In her new book, Sharenthood, UNH Law Professor Leah A. Plunkett takes on the digital age of parenting and the excessive sharing of children's images and data online. Plunkett urges adults to think before they click, to understand the risks of sharing chldren's digital information and what some protective measures might be. 

On September 11th, we look at health care for veterans. It's been two years since whistleblowers at the Manchester VA alleged poor care and oversight, part of a string of similar cases nationally.  We ask where the veterans health care system is at today, what changes have occurred, and the role of politics in veteran healthcare. 

Karla Cinquanta

Jane Difley, the first female president of the Society for the Protection of New Hampshire Forests, is retiring on October 1, 2019, after 22 years. As a licensed forester, she has seen forest management evolve since she was a Forest Society intern in the 1970s. Her conservation leadership of the state's scenic landscapes includes establishing and getting dedicated funding for L-CHIP, as well as playing a role in the protection of the Connecticut Lakes Headwaters, the Balsams, and Mount Major. The Forest Society was also a leader in the fight against the Northern Pass transmission pipeline.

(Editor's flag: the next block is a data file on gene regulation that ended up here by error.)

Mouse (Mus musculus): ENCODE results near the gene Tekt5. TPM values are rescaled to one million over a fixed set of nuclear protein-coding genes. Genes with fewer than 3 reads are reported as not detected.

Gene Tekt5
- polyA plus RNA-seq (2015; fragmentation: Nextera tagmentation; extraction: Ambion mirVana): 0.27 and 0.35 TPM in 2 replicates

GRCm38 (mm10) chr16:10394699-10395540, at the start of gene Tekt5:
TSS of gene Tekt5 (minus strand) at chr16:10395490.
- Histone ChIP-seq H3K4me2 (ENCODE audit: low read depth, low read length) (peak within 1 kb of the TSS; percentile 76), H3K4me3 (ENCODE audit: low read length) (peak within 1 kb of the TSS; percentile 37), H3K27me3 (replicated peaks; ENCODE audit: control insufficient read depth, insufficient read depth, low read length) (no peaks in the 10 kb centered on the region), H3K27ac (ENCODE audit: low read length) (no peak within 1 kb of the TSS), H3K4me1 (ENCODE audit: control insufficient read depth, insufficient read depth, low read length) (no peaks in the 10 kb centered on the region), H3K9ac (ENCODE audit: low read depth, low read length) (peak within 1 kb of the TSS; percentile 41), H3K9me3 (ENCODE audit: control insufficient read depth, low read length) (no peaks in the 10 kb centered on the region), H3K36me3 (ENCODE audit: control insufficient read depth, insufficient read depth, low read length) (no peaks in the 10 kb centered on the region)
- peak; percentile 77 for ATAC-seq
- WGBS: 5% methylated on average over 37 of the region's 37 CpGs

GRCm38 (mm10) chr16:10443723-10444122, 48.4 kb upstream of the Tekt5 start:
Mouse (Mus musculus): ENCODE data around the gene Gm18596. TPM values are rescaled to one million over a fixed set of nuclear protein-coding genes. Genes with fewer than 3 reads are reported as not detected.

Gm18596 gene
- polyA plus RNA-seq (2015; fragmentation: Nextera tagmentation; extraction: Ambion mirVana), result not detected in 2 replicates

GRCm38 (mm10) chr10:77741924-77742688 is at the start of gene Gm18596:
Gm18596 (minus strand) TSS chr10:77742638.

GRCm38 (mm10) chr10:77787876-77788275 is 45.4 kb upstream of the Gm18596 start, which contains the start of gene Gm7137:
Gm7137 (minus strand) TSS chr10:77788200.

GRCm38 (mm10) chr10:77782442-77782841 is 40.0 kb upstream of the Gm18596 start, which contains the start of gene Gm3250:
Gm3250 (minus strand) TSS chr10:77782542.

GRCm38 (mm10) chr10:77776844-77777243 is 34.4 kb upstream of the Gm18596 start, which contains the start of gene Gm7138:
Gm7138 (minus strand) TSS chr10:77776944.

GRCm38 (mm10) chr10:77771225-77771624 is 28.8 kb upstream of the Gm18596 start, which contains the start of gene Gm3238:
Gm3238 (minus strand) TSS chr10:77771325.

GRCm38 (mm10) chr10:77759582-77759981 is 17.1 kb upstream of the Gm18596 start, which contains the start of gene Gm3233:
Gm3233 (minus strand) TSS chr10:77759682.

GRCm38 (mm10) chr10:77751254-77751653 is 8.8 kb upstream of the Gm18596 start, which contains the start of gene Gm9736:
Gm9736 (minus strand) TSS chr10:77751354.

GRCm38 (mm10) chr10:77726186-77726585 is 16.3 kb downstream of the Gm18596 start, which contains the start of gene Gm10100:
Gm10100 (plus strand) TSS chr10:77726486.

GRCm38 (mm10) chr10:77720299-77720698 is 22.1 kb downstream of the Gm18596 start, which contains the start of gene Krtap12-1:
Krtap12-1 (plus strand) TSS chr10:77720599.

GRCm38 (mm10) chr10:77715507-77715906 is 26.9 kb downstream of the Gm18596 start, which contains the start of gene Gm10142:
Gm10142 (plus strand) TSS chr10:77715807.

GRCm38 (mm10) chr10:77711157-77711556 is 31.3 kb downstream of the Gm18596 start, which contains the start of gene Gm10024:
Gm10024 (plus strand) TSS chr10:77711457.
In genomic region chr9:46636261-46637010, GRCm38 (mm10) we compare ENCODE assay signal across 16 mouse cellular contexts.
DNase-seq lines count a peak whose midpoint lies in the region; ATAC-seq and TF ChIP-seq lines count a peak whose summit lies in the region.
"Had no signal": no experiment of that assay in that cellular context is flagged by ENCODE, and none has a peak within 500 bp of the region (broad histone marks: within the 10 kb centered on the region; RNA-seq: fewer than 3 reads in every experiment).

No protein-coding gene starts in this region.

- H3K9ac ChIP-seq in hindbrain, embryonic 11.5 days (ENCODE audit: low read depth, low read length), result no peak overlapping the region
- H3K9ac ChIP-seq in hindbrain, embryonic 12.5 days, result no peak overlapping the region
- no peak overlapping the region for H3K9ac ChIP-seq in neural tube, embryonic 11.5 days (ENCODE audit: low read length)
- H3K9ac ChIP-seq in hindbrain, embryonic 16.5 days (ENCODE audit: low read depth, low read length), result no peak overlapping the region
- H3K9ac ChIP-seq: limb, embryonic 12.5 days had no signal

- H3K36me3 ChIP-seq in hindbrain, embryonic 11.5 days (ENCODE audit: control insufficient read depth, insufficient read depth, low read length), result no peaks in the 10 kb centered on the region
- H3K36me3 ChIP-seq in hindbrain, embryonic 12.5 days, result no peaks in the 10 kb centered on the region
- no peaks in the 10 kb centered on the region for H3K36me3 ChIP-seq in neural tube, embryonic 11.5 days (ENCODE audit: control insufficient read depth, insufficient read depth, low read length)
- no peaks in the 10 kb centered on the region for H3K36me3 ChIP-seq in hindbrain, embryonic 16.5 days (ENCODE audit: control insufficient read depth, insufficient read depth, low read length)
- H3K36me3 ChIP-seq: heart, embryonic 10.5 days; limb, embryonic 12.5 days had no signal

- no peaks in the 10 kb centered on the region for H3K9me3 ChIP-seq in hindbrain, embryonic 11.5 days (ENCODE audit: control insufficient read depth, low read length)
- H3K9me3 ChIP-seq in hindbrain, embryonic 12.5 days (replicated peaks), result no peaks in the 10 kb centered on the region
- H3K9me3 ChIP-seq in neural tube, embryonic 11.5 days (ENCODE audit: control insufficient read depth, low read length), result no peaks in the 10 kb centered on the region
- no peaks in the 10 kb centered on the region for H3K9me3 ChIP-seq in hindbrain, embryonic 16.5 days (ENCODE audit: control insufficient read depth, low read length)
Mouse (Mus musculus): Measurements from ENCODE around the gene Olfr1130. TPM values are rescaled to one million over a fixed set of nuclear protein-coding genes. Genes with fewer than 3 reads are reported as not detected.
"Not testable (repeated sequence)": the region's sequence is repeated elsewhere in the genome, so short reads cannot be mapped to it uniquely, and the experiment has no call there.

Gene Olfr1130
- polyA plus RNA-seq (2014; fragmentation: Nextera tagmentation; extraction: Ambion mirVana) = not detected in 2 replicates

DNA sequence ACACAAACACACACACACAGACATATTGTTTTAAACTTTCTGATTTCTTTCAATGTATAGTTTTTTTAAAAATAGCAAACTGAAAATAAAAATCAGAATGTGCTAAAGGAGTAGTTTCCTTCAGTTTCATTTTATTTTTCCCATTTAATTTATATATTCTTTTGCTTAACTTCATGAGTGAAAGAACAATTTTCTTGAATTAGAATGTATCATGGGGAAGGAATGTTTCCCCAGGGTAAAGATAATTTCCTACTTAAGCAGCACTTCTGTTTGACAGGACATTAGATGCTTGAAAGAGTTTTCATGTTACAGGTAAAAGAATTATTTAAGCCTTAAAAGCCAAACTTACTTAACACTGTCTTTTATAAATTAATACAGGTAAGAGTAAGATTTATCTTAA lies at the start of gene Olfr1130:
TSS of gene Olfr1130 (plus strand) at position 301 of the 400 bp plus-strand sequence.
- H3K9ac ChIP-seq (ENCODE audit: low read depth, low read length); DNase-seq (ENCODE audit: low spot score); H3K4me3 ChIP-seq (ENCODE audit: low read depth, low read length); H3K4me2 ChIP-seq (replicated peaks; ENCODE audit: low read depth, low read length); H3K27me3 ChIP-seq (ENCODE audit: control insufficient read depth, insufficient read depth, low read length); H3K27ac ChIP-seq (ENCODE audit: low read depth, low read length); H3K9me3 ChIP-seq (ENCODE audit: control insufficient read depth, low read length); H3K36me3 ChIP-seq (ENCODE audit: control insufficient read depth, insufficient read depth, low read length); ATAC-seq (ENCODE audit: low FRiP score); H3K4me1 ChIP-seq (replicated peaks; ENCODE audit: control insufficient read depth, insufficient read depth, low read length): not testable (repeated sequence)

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According to James Silver, a local professor who extensively researched the topic of active shooters with the FBI in a 2018 study, there are commonalities among these perpetrators and many warning signs before an act of violence occurs. Silver offers a solution he says could help bridge the divide on this issue.

Dan Tuohy / NHPR

Congressman Chris Pappas spoke with The Exchange on a variety of issues including climate change legislation, background checks, and the I-93 expansion.  Here are some highlights from that conversation. 

Listen to the show and read the transcript. 

Weekly N.H. News Roundup: September 6, 2019

Sep 5, 2019